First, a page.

Facts, values and the life-world: epistemological arguments for evaluation in social management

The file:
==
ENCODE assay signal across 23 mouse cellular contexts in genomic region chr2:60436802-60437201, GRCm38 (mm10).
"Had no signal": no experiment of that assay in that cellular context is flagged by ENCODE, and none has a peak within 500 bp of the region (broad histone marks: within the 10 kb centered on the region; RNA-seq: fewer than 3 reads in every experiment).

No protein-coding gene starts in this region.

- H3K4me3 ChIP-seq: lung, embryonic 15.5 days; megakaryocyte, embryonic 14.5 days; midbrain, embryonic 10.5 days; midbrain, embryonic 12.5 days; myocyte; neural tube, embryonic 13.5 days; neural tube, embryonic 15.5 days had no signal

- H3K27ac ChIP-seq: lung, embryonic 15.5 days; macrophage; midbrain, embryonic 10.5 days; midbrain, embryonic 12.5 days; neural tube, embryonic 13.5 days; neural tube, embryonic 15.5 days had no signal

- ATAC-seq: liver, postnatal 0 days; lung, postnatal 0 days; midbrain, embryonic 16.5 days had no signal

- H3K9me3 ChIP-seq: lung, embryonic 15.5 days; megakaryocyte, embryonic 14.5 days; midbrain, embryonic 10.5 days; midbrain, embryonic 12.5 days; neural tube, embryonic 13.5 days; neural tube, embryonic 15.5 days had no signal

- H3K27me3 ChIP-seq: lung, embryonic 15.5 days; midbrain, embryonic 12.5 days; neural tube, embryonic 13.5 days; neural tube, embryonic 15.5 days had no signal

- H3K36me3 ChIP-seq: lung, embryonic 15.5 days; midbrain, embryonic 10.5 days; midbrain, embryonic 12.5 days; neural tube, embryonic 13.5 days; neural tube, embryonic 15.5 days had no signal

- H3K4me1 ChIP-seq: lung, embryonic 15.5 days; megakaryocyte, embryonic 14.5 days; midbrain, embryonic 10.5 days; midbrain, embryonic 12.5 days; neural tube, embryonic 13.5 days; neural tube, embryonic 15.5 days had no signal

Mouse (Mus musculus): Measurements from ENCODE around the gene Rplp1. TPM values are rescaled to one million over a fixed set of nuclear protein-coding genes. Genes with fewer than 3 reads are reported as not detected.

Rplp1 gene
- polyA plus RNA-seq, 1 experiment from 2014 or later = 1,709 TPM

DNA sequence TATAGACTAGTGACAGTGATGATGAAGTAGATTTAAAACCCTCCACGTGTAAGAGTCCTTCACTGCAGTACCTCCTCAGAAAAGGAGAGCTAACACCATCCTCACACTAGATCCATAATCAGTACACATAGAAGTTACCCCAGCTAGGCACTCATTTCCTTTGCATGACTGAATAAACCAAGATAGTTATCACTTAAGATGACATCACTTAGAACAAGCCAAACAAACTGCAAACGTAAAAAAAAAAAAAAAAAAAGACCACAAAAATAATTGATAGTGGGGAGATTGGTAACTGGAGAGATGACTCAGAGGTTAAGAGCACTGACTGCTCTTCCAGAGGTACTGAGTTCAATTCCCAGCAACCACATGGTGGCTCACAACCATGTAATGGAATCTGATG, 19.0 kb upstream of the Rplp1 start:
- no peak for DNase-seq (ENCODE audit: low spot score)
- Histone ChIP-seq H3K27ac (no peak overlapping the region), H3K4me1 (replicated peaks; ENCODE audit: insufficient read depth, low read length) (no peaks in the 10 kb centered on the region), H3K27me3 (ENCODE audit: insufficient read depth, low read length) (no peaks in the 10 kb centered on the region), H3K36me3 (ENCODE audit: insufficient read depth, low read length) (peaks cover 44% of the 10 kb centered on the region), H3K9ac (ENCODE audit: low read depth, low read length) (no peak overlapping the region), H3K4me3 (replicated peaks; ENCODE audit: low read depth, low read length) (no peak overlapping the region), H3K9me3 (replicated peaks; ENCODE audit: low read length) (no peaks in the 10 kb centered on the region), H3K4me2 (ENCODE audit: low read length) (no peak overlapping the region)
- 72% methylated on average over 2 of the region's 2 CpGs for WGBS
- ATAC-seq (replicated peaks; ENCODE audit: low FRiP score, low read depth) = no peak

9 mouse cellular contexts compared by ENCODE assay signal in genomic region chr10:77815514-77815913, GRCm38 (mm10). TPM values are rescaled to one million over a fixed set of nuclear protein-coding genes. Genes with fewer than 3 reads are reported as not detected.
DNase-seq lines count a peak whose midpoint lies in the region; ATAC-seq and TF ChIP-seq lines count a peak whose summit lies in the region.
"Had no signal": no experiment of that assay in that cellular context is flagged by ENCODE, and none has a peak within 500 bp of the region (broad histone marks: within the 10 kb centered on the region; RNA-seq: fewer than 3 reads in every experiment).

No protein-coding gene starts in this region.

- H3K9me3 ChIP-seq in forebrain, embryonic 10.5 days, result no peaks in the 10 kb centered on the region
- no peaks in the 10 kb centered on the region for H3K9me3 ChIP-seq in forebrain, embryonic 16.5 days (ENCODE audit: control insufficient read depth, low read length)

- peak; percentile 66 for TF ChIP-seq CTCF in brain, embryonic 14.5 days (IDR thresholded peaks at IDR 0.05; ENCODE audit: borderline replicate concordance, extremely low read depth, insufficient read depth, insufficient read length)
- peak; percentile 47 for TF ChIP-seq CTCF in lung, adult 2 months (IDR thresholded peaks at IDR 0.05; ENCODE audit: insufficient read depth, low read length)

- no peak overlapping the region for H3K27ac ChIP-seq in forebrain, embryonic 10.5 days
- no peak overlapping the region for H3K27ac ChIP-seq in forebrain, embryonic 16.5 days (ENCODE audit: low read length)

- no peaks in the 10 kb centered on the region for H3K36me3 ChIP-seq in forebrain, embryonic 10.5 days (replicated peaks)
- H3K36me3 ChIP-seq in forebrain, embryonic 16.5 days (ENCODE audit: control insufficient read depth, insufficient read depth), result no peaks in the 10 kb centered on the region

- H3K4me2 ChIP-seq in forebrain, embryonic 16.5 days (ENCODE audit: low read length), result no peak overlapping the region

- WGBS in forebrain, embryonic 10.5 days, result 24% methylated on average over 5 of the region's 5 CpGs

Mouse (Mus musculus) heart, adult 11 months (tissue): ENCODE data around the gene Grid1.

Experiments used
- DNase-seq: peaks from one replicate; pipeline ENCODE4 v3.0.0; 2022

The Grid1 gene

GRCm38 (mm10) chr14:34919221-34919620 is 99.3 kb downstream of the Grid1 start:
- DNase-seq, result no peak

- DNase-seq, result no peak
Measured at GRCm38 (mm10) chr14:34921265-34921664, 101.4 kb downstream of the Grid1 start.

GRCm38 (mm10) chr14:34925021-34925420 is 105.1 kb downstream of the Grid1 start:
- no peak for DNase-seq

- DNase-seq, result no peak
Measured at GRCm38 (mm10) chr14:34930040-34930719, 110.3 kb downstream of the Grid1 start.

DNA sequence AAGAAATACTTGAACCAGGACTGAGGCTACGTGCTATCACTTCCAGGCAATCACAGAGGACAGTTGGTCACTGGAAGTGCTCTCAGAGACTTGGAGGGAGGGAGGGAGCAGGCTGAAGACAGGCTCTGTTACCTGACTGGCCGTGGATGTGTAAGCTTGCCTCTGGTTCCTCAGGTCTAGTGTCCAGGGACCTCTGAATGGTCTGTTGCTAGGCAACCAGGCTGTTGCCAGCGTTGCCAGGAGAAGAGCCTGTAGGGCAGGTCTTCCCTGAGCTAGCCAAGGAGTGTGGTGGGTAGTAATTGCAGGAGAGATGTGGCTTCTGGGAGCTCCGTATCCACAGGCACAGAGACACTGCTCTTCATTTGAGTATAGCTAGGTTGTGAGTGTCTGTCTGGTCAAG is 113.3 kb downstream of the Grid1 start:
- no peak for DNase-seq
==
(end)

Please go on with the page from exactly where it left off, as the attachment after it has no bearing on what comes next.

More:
Abstract This article aims to show that the concept of life-world (lebenswelt) in Jürgen Habermas, and the refutation of the dichotomy ‘fact’ v. ‘value’ in Hilary Putnam may account epistemologically for the evaluation process in social management, which consists of explicating facts, values and their respective meanings shared inter-subjectively. The article presents the Map of Public Goods and the Semantic Map of ENCIR (Expectations, Needs, Capabilities, Interests and Representations), which are instruments of evaluative experience, arguing on this instruments ability to communicatively explain the meanings/interpretations emanating from the life-world of Public Constituents. We argue with Habermas that life-world is an epistemological foundation of the evaluation procedures in social management that considers the dialogic relation between facts and values. With Putnam, we argue that these constituent elements are interwoven and subject to rational discussion. In this perspective, evaluative and communicative assessment processes must be built according to the capacities of the Public Constituents and co-produced by means of inclusive, dialogic and deliberative processes, validated inter-subjectively. This meets Habermas claims to truth, honesty/truthfulness and normative correction/legitimacy.